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Health Minister Jonathan Coleman says a new project is seeking to establish if tracking trends on social media and unconventional data can help predict outbreaks and further improve our responses to epidemics.

“We’re in the midst of the cold and flu season, so trying to predict outbreaks of infectious bugs is top of mind,” says Dr Coleman.

“The Ministry of Health is trialling an innovative approach aimed at improving our response to epidemics by predicting outbreaks earlier.

“The project uses alternative sources of information to detect trends that indicate the spread of infectious diseases, including social media and a range of historic and current data sets.

“People often talk about being unwell on social media, so trends can be detected on platforms like Facebook and Twitter. Picking up on trends could help us to put the appropriate measures in place earlier to prevent disease spread, and ensure sufficient stocks of medicines are available.

“The Ministry is also harnessing a wide range of data for this project, such as anonymised information about school absenteeism, employee sick leave, pharmacy sales of over-the-counter medicines, Healthline calls and tissue sales.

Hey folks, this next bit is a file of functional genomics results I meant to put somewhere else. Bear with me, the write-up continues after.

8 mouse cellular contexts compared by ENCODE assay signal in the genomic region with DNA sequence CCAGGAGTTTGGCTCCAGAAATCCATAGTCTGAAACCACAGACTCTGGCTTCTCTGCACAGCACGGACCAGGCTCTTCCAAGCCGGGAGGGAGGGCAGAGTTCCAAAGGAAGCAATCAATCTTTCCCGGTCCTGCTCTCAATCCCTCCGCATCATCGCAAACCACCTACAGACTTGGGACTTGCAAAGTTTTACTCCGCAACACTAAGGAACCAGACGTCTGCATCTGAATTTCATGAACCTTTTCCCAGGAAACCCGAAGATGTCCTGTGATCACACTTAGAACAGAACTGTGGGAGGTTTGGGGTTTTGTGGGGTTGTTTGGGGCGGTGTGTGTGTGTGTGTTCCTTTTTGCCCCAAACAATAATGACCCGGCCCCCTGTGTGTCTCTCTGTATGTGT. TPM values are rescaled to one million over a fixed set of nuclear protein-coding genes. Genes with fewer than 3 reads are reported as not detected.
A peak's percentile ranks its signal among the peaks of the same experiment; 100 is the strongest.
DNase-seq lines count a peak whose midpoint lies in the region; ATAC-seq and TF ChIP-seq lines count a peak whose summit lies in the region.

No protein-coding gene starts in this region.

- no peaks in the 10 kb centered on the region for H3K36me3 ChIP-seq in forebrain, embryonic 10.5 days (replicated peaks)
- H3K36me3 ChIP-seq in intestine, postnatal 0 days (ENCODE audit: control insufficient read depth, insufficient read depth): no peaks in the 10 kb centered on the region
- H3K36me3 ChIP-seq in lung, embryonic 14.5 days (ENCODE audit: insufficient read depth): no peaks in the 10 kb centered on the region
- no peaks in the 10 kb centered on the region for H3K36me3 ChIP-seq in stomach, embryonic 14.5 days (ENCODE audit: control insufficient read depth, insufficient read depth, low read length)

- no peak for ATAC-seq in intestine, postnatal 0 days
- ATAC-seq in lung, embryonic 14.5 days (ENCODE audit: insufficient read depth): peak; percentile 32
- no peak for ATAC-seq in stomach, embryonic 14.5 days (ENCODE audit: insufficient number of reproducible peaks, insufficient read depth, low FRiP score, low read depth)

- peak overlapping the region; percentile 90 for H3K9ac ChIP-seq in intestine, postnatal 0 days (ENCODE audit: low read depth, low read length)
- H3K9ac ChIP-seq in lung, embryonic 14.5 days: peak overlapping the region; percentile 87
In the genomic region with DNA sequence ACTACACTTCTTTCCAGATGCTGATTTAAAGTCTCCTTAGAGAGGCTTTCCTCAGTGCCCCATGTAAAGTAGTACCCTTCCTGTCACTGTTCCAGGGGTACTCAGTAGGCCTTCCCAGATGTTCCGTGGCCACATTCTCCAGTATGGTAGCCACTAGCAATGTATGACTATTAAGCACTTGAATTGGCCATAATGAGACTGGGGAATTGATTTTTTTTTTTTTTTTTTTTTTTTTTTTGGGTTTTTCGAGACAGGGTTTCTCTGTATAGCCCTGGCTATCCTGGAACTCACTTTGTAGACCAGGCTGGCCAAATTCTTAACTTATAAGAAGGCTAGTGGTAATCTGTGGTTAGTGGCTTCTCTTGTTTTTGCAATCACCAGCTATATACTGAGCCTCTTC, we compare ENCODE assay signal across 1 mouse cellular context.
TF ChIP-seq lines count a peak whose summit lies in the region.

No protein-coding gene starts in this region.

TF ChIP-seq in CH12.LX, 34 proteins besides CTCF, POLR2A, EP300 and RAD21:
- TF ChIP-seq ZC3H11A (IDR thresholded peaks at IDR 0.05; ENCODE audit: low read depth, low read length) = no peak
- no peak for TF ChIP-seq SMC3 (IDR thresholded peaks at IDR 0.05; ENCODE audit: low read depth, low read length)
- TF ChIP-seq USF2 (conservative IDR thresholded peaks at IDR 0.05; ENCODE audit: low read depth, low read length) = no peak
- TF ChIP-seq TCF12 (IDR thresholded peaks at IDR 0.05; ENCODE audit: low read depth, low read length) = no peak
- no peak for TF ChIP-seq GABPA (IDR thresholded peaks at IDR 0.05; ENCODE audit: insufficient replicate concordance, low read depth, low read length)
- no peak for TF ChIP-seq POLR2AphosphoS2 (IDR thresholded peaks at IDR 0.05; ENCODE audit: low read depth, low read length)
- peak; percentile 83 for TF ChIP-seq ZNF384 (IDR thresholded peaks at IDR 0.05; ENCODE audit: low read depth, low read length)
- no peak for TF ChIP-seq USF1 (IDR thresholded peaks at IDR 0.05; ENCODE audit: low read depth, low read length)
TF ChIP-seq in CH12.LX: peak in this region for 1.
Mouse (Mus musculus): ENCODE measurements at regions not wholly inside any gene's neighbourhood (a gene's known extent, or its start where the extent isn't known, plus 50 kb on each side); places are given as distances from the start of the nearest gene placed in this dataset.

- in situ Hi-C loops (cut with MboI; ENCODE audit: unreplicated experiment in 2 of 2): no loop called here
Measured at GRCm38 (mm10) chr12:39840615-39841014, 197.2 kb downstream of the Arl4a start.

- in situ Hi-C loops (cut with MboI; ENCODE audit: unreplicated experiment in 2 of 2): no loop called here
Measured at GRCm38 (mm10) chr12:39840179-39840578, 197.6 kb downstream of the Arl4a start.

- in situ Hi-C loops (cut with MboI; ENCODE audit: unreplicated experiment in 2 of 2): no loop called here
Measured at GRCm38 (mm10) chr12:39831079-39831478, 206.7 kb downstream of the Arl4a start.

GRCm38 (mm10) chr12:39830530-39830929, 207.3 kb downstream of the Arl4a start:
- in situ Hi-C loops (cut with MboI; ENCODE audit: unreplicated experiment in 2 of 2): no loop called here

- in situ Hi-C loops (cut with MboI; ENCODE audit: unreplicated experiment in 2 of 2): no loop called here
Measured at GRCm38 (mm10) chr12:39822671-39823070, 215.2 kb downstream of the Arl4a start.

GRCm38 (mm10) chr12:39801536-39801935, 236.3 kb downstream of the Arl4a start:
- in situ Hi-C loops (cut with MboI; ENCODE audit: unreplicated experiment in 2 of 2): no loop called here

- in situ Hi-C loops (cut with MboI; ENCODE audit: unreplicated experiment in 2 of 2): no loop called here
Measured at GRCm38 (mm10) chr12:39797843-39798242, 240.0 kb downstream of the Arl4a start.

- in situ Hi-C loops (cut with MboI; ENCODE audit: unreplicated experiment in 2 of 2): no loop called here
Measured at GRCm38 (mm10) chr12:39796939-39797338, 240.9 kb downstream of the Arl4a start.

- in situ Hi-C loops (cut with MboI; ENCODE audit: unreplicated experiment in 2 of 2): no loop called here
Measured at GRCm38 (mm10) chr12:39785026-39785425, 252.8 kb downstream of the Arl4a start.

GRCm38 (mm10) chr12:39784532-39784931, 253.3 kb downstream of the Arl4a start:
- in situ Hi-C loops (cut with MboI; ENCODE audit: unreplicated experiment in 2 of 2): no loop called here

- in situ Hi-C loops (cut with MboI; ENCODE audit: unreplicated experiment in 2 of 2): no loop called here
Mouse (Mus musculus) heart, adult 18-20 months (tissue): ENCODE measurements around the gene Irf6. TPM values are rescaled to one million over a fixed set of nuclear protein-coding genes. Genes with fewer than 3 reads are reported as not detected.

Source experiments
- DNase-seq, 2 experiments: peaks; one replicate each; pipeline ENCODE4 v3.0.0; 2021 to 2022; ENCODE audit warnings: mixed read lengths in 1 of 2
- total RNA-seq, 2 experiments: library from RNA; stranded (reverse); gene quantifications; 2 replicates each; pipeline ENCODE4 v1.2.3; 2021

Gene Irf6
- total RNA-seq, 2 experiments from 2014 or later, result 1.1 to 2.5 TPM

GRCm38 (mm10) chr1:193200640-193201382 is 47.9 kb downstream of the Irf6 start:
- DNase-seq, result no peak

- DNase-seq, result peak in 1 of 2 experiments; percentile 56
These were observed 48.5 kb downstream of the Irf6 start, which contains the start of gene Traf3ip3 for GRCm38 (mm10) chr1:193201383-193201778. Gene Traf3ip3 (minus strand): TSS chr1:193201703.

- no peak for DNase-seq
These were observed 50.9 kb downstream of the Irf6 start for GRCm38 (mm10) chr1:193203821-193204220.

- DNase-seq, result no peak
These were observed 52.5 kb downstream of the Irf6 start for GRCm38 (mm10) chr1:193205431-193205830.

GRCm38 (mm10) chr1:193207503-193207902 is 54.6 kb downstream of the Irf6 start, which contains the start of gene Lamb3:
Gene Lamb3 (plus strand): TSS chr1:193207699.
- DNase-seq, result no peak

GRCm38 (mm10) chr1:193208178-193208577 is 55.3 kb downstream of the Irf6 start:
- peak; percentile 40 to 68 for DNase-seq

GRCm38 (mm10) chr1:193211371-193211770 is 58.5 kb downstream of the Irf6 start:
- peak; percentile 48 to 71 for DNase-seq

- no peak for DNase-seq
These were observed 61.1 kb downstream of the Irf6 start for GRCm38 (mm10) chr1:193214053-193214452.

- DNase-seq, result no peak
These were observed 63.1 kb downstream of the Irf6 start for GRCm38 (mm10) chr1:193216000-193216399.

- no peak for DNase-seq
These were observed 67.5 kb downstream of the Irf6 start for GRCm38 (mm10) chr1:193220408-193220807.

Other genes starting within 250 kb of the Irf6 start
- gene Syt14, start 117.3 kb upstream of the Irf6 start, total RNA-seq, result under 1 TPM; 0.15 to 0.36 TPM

“Claims that luxury soft tissue sales surge at the start of influenza outbreaks are also being analysed to see whether not just the sale volumes but the types of products can act as an early epidemic warning.

“This project builds on our existing monitoring programmes which work well to identify trends in communicable diseases using traditional methods, such as surveillance of lab results and data from general practices.”

There's currently an online survey that asks people if they’ve ever posted information social media about themselves or their family’s illnesses.

This innovative project is supported by the $888 million extra invested into Vote Health this year, taking it to a record $16.8 billion.

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